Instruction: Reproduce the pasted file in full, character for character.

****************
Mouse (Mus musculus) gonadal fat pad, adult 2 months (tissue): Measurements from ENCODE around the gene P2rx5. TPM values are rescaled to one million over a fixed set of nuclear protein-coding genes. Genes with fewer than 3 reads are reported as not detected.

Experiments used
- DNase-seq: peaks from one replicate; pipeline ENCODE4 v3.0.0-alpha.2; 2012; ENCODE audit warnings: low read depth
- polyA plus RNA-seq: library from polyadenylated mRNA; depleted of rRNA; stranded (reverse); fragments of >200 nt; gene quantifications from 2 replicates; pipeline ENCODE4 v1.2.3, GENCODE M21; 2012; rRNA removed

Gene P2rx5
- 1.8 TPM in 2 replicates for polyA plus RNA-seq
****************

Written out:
Mouse (Mus musculus) gonadal fat pad, adult 2 months (tissue): Measurements from ENCODE around the gene P2rx5. TPM values are rescaled to one million over a fixed set of nuclear protein-coding genes. Genes with fewer than 3 reads are reported as not detected.

Experiments used
- DNase-seq: peaks from one replicate; pipeline ENCODE4 v3.0.0-alpha.2; 2012; ENCODE audit warnings: low read depth
- polyA plus RNA-seq: library from polyadenylated mRNA; depleted of rRNA; stranded (reverse); fragments of >200 nt; gene quantifications from 2 replicates; pipeline ENCODE4 v1.2.3, GENCODE M21; 2012; rRNA removed

Gene P2rx5
- 1.8 TPM in 2 replicates for polyA plus RNA-seq